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Old 08-30-11, 09:23 AM Thread Starter   #1
Charpy
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Laptop heatsink mod?


Hey folks, how are you all doing.

I have an ageing Acer 4535G that I'll be pulling apart soon for a fan replacement. I hate to say it but in the 18 months of owning it this will be the third fan that's getting put in. I got a laptop repair crowd (can't remember who.. Some folks last time I was in Singapore) to replace the factory fan at the 1yr mark. Unfortunately the one they put in it barely even lasted 6 months without the old bearing problems coming back..

I'm now starting to think that there's a design flaw with the thermal module, and it's up to me to try and fix it or prolong the next time I have to go replacing things.. My thinking is that the less the fan runs, the better, so doing some heatsink modding to increase passive cooling would be a good idea.

While I have no qualms with stuff like building and pulling apart systems, I've never actually modified factory or aftermarket parts before, let alone those for a lappy. I admit I'm a little unsure whether my plans for this little job of mine are alright or not. Hence, I made this account to tap the minds of those greater than I for advice and inspiration.

Basically the idea is to (aside from replacing the fan, of course) remove the stock aluminum base(?) from the CPU/GPU and grind down these little circular burs outside the fan shroud, placing cheap copper ramsinks on top of the now flat surface. While I'm at it I might put a couple ramsinks directly on the heatpipe in a couple places where there is room, but all this leads to a few questions:
  1. Is the effort of grinding down the factory burs and making this weird combination alu/copper heatsink worth it? I know those burs are to increase surface area, but they just seem like some afterthought by the Acer design team. The things are too shallow and widely spaced IMO to have any significant heatsink effect (there is space BTW), and they don't even cover the whole flat side around the fan shroud. On the other hand, could the alu/copper connection that Ill be making be worse than the stock design? If anything I'll be adding more mass, but I'd like peoples opinions on this.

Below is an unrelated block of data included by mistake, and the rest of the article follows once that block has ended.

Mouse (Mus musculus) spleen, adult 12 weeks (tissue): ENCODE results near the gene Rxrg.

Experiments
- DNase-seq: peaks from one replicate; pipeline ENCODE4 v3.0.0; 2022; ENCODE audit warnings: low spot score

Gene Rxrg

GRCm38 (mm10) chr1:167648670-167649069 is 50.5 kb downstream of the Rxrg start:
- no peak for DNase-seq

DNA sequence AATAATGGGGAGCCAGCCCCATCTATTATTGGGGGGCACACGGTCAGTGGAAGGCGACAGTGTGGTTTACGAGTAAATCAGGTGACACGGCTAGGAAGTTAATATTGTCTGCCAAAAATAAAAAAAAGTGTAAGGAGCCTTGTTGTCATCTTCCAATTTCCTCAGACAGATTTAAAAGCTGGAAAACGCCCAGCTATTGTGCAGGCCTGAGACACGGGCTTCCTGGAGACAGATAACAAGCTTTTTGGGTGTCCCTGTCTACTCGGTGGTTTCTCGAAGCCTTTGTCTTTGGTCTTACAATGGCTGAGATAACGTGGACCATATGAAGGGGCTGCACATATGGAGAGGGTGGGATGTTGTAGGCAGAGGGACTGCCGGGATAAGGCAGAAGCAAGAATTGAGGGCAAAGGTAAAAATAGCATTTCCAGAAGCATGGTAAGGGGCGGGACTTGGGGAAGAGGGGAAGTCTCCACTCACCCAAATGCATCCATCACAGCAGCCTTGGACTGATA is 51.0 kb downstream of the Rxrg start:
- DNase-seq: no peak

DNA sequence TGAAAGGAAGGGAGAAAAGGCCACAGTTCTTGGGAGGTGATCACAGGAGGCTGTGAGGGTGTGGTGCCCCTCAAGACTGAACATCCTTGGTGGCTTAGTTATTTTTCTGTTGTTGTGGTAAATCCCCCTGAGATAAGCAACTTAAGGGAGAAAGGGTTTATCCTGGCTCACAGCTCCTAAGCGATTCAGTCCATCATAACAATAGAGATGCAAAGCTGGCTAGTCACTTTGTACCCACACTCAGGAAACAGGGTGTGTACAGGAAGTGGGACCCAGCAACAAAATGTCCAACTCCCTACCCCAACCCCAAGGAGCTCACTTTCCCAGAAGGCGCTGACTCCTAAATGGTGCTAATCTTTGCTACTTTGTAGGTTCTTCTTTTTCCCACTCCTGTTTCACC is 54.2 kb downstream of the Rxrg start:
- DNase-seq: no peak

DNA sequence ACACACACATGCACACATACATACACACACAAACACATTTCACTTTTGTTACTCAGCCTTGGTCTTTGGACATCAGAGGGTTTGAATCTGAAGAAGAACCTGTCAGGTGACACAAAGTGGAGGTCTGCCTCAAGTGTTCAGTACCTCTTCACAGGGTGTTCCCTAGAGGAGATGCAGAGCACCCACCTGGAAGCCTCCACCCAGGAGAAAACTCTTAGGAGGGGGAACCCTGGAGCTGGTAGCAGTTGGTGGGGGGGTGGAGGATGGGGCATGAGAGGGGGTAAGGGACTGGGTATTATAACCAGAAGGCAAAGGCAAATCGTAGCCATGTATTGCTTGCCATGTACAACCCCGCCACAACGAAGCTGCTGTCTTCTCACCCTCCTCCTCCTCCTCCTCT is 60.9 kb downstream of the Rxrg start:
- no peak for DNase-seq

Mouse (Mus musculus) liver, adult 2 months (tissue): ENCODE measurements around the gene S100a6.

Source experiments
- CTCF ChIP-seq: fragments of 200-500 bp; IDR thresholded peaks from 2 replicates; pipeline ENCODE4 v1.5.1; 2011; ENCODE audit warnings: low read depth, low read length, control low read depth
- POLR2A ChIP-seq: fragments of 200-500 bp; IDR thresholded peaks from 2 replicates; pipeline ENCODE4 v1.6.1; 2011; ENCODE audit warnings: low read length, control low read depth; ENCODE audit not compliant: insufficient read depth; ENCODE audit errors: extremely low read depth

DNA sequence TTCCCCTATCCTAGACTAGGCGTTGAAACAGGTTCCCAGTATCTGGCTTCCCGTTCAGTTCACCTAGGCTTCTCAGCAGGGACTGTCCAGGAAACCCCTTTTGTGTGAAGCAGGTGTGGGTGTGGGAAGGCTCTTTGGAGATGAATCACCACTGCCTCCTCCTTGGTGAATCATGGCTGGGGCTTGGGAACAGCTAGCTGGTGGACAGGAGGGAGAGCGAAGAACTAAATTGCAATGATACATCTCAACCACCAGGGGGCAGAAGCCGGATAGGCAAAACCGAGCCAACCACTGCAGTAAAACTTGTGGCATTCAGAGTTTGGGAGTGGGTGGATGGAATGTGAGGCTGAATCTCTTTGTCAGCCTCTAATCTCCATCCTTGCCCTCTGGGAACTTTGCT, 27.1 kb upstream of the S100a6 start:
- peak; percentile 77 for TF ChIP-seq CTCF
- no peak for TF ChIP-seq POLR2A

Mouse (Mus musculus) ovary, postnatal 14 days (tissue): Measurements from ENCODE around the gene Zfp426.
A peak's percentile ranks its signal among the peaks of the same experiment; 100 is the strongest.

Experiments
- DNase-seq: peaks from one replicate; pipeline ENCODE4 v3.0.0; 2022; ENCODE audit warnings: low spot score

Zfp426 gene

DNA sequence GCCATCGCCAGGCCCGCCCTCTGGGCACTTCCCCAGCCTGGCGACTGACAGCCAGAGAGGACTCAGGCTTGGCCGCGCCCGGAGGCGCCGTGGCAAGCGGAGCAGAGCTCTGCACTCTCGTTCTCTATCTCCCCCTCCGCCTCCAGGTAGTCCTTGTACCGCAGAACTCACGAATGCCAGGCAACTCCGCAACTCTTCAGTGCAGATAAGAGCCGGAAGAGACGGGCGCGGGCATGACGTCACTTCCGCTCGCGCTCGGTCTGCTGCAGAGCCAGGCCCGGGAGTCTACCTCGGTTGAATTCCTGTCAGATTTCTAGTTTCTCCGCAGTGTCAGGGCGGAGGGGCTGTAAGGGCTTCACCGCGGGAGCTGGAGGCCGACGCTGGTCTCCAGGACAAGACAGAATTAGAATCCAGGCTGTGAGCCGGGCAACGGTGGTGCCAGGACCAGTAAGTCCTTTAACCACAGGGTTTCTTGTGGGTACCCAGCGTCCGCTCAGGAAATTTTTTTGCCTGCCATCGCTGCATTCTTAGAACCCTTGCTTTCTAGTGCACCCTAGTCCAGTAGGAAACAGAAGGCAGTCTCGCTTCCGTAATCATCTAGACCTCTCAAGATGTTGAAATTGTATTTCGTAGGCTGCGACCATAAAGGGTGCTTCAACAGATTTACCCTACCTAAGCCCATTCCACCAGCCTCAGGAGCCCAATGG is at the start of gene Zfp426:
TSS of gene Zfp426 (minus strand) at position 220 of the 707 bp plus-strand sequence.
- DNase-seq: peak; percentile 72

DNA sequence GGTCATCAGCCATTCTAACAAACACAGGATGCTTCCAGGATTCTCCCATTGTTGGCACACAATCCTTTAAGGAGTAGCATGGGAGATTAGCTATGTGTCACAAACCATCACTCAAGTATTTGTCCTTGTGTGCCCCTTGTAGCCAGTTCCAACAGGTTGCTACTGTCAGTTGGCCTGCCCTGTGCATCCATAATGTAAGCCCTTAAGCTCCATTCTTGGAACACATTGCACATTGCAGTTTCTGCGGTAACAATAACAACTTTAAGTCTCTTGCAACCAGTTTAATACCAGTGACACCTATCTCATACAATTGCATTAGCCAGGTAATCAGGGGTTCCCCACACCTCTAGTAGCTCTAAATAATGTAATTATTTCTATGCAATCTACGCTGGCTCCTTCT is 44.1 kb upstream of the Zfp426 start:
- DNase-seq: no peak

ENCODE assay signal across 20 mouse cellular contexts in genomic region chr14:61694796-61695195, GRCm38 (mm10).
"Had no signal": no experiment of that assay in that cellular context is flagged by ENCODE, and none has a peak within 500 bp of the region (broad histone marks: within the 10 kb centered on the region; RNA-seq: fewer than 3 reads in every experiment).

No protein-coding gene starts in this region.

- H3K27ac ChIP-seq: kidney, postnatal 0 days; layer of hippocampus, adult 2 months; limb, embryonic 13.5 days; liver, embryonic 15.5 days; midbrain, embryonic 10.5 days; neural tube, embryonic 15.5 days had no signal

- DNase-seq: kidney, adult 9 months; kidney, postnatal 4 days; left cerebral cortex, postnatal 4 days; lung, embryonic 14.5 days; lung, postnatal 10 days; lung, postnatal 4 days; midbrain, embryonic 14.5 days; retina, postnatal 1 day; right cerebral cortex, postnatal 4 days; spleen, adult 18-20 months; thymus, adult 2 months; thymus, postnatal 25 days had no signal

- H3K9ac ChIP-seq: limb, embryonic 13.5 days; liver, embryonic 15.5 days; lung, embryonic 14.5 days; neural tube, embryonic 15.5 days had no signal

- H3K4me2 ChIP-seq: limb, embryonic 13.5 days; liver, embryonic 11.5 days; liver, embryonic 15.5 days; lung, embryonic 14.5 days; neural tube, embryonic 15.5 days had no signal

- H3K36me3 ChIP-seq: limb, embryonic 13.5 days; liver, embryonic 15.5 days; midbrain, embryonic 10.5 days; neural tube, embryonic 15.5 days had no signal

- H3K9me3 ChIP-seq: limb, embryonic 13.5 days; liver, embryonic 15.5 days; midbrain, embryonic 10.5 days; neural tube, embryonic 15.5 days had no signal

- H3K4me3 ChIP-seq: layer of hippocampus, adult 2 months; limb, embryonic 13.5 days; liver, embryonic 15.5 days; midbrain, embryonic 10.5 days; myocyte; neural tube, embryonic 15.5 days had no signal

2. Will putting ramsinks directly onto the heatpipe have a beneficial effect, specifically if they are put somewhere towards the middle of the heatpipe length? I've looked a little into how heatpipes work, but my search-fu is low. The main page I've looked at describes heating and cooling 'ends', and my fear is that I might screw up the circulation of the internal fluid and actually make the pipe's cooling efficiency worse.
  3. I'm humming and harring between using the the thermal tape coming with the ramsinks or using AS5 with superglue in the corners. Which would be better for heat transfer? Once they're on I'm not intending to take them off, so the permanence of the superglue isn't an issue..

Well.. that's the main points I wanted to ask, but is there anything else that might be useful to know/do or potential issues that am overseeing? All the parts I need are are already ordered and (apparently) posted, so it's just a matter of time before my little mod starts!

Oh, and my apologies if this more suited to the cooling or laptop sections. A quick browse through there though didn't find anything like what I'm planning to do, and I also wanted to go to where the expert hardware modders are!

Last edited by Charpy; 08-30-11 at 09:42 AM.
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Old 08-30-11, 11:35 AM   #2
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You would benefit by just changing the TIM to AS5, and burning it in for 100 hours to cure it... Temps may go down a few Celsius. But other than that, you're just re-inventing the wheel where engineers put alot of effort in designing in the first place...
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Old 08-31-11, 11:16 AM Thread Starter   #3
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Hi bag-o-doughnuts and thanks for the reply.

Under normal circumstances I would agree with you and stop just at changing the TIM - I'm sure that the massive globules of paste the manufactures put on when slapping these things together wouldn't be the best for heat transfer. However, as I've said, I had a repair shop change the fan once before. I'm honestly not sure whether those people changed the TIM then as part of the service (they better have - I paid them enough heheh..).

Due to this uncertainty, I'm going with the assumption that the TIM has already been changed once and is not stock. If I find out though that it hasn't when I pop the thermal module off, it'll be a few bonus degrees of cooling.

Additionally, the aim for me is to bring down the temps as much as possible, with I suppose the restriction of not resorting to drilling massive holes in the case or making it not portable. I understand your comment on my reinventing the wheel, but isn't that sort of what alternative modding is about? (though I probly would use 'replace' or 'improve upon' rather than reinvent )

*Hopes he did not step on any toes*
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Old 09-01-11, 03:26 PM   #4